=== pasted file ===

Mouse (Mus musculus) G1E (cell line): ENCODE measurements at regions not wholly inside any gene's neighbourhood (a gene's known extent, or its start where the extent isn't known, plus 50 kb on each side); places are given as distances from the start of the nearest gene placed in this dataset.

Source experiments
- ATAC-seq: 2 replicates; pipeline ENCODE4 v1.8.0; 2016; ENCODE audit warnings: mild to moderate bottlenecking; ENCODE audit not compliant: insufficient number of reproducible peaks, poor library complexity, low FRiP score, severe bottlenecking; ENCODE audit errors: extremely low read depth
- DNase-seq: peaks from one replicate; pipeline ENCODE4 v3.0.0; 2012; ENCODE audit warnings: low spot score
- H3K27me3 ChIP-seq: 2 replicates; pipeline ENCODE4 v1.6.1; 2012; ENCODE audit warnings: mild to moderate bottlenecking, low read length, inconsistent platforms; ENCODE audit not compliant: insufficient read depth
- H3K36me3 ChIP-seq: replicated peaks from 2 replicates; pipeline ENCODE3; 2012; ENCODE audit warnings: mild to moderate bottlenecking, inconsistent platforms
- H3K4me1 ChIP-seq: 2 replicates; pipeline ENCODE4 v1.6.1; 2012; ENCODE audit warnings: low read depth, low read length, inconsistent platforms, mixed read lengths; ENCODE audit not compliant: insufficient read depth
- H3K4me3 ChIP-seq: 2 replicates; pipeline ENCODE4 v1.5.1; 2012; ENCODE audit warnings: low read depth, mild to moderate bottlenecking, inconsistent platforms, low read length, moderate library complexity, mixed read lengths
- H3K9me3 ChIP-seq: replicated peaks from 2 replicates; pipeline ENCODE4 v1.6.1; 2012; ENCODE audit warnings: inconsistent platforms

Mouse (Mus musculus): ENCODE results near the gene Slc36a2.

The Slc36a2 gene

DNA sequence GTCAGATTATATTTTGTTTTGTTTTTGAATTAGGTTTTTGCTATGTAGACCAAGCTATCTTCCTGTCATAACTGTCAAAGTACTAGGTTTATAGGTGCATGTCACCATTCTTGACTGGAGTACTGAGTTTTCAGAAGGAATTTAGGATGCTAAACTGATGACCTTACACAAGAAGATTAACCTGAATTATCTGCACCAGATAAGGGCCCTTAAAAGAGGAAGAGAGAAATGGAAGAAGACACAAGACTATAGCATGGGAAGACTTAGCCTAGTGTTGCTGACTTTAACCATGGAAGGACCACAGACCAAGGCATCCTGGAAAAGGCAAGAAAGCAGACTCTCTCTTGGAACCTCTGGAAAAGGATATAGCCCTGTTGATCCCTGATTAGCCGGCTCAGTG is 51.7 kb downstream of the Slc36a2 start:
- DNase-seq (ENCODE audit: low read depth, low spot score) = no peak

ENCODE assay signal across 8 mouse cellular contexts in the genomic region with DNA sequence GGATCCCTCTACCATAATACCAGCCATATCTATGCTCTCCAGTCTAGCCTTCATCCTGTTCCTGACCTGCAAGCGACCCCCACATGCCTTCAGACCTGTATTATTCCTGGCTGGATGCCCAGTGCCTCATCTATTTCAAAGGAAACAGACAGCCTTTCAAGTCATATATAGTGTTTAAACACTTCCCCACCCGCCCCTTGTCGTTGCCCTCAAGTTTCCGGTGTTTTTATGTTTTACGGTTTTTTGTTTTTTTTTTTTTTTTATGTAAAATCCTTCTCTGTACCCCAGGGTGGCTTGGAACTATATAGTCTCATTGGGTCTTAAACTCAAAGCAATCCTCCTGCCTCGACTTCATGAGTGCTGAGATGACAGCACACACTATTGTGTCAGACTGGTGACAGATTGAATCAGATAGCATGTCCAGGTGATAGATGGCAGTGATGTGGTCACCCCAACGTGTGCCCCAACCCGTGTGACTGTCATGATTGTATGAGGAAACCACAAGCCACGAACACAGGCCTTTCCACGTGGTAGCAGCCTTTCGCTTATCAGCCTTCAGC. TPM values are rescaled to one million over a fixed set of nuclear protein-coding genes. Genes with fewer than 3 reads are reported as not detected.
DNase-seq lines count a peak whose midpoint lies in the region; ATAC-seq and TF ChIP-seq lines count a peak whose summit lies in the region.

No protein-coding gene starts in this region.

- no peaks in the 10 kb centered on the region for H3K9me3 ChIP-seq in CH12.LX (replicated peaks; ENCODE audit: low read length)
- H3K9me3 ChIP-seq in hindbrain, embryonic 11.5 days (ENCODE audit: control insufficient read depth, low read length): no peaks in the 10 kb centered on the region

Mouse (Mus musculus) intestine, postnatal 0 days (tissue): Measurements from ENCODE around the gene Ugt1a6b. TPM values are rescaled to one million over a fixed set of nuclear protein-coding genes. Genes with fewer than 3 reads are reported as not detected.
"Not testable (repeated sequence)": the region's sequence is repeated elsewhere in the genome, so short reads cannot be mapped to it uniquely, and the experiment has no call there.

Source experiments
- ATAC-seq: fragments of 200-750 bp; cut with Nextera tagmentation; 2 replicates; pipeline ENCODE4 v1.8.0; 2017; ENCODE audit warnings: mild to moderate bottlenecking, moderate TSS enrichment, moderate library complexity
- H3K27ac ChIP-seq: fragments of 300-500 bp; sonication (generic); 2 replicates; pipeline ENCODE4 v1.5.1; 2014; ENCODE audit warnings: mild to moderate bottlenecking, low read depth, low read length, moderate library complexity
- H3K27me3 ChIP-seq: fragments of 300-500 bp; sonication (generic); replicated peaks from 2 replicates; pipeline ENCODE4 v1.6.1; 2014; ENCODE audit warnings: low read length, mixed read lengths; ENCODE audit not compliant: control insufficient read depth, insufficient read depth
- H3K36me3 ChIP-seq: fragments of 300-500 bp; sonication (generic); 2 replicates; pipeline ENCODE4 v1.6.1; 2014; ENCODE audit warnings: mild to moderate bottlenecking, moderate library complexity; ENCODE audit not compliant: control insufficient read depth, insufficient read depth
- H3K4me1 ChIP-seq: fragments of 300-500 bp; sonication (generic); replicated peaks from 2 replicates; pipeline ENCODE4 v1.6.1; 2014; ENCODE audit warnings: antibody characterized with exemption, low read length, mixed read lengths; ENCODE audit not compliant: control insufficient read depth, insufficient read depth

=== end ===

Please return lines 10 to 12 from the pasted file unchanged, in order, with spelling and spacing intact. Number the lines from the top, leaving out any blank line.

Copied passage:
Mouse (Mus musculus): ENCODE results near the gene Slc36a2.

The Slc36a2 gene

DNA sequence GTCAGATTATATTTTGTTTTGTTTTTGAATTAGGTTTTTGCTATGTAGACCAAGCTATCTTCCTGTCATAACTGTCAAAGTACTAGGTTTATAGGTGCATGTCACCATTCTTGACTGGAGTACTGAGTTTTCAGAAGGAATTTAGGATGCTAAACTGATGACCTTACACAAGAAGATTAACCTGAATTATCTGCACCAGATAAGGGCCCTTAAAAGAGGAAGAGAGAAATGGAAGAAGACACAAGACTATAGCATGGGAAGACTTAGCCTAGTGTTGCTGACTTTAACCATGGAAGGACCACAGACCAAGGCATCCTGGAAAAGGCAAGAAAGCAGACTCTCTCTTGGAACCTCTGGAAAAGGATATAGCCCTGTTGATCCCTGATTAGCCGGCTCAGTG is 51.7 kb downstream of the Slc36a2 start: